believes that treatment or care has caused death or serious injury,
and to explain why. The scope of the duty is to be "carefully
The Secretary of State told the Committee that "we think
that providers should have a duty in law to be transparent with
people when they have done harm, and we accept that."
49. The Government has since indicated that the statutory
duty of candour will be introduced as a requirement on providers
registered with the Care Quality Commission, and that provision
for the statutory duty will be made through secondary legislation
rather than on the face of the Care Bill [Lords].
50. The report of the Berwick Review of patient safety
in England also recommended a statutory duty of candour: "where
an incident qualifying as a Serious Incident (as defined by NHS
England) occurs, CQC regulations should require that the patient
or carers affected by the incident be notified and supported."
51. Berwick also, however, enters some important
caveats about the scope of a statutory duty, and indeed about
the scope of the contractual duty in the NHS Standard Contract.
The Berwick Review eschews "an automatic 'duty of candour'
where patients are told about every error or near miss, as this
will lead to defensive documentation and large bureaucratic overhead
that distracts from patient care". Berwick does recommend
that "patients should be given all the information they ask
for" and suggests the commissioning of research "to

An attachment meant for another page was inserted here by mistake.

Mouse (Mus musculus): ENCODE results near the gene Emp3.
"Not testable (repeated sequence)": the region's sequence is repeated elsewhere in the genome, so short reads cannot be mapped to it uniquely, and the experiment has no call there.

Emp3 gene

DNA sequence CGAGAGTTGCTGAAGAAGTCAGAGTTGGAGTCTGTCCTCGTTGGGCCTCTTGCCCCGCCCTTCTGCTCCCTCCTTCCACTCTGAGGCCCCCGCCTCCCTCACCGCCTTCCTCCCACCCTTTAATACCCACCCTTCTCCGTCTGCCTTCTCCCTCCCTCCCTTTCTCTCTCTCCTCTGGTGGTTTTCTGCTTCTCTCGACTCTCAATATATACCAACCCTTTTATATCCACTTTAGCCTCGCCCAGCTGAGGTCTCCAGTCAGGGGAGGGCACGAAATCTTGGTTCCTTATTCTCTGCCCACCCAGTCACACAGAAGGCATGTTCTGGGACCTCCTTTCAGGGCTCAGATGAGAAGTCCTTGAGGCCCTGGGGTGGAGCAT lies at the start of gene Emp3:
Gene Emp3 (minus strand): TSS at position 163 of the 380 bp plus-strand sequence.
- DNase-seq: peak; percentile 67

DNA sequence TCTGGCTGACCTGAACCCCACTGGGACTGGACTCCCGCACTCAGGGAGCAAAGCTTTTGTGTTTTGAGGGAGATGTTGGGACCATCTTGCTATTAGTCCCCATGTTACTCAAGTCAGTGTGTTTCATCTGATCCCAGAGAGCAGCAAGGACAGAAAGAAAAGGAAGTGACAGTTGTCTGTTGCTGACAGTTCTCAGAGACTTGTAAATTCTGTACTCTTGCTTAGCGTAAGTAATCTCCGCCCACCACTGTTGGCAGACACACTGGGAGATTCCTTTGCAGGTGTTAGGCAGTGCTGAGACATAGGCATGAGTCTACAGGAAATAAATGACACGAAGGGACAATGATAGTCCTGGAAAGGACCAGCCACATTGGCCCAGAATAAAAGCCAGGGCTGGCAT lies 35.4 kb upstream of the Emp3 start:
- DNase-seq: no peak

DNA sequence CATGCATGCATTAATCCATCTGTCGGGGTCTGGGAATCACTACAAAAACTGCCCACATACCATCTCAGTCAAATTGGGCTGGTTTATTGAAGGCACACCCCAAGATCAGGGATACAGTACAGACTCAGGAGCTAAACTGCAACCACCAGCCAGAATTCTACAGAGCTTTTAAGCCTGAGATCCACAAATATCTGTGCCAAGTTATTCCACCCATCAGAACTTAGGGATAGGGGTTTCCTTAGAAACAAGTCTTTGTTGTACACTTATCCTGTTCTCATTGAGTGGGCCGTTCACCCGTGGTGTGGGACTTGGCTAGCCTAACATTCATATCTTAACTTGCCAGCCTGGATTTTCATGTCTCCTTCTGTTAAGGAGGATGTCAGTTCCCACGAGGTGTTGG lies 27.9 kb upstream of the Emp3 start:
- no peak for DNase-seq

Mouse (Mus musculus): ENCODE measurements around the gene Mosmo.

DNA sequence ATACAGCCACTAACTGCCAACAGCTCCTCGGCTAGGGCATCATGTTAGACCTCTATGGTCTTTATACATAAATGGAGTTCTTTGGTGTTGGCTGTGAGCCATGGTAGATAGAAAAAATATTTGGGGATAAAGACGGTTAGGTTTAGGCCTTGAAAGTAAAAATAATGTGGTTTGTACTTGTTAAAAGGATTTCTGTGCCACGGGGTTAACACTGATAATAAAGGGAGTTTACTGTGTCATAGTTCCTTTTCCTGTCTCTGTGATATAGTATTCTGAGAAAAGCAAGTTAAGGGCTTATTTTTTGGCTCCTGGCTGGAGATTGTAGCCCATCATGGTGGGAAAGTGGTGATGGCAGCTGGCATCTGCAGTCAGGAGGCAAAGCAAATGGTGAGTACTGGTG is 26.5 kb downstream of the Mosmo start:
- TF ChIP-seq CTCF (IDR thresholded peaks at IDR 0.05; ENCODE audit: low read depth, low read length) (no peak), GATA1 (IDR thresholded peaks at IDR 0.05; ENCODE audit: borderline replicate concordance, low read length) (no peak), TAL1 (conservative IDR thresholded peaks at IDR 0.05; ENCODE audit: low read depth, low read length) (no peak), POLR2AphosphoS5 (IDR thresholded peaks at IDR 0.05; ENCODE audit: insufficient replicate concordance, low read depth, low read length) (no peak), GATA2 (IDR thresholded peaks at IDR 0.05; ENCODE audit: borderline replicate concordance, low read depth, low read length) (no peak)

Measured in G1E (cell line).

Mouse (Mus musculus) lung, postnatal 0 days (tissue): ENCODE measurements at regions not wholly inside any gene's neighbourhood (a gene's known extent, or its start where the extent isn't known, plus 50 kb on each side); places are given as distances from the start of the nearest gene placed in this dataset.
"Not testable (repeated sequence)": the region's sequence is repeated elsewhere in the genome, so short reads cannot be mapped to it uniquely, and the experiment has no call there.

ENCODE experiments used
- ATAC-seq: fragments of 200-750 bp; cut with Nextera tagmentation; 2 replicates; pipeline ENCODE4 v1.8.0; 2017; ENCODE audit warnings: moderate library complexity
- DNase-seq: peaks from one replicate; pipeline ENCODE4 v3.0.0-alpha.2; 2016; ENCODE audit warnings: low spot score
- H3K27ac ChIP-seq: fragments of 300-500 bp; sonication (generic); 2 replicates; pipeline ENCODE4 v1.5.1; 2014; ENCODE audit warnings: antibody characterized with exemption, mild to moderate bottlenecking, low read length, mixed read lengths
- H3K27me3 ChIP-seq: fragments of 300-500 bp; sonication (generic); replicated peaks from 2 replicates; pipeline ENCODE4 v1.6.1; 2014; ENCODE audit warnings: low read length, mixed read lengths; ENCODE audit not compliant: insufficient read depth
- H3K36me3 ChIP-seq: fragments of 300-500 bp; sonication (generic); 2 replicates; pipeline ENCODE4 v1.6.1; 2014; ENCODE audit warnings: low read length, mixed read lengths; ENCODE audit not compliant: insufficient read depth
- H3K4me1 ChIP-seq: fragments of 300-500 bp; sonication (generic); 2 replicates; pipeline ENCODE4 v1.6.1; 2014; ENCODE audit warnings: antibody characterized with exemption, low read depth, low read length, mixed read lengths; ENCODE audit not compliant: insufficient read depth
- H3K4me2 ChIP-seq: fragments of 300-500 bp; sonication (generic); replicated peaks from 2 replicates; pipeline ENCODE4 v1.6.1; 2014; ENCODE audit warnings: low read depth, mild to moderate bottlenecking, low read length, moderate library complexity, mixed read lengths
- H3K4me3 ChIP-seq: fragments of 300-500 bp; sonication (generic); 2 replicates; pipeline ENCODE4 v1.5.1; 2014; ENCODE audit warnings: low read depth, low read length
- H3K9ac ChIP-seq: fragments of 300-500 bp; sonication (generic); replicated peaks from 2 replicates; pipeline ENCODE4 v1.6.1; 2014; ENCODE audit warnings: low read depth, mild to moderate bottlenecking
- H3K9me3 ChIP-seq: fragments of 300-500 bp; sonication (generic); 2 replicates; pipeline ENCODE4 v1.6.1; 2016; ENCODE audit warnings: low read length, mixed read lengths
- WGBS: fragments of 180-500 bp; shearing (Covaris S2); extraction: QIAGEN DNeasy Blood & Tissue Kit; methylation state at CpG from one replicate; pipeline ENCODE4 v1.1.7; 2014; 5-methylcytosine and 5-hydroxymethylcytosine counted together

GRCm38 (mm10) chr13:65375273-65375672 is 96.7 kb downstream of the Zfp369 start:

study how proactive disclosure of serious incidents, and the process
of engaging with patients in relation to less serious incidents,
can best be supported."
52. The Government plans to work with professional
regulators to see "what more can be done to encourage professionals
to be candid with their patients at all times".
This falls short of Robert Francis' recommendation for a specific
duty of candour on medical professionals to report to their employer
a belief or suspicion that treatment provided to a patient has
caused death or serious injury.
53. Berwick explicitly does not support the Francis
recommendation of a statutory duty for healthcare workers to report
beliefs or suspicions about serious incidents to employers, considering
that this duty "is adequately addressed in relevant professional
codes of conduct and guidance".
THE ROLE OF CRIMINAL SANCTIONS FOR
INDIVIDUALS AND HEALTHCARE ORGANISATIONS
54. The Government has expressed caution about introducing
criminal offences to apply to individuals working in healthcare
settings, arguing that they may unintentionally introduce a "culture
of fear", preventing lessons from being learned. However
the Government agrees that "robust action" should be
taken in instances where staff are "obstructively dishonest".
In addition, criminal sanctions are proposed for staff who deliberately
allow fundamental standards of care
to be breached. Ministers plan to take advice from the professional
regulators and to consider the findings of the Berwick Review
on the appropriateness of criminal sanctions to be applied below
55. The Berwick Review expresses extreme caution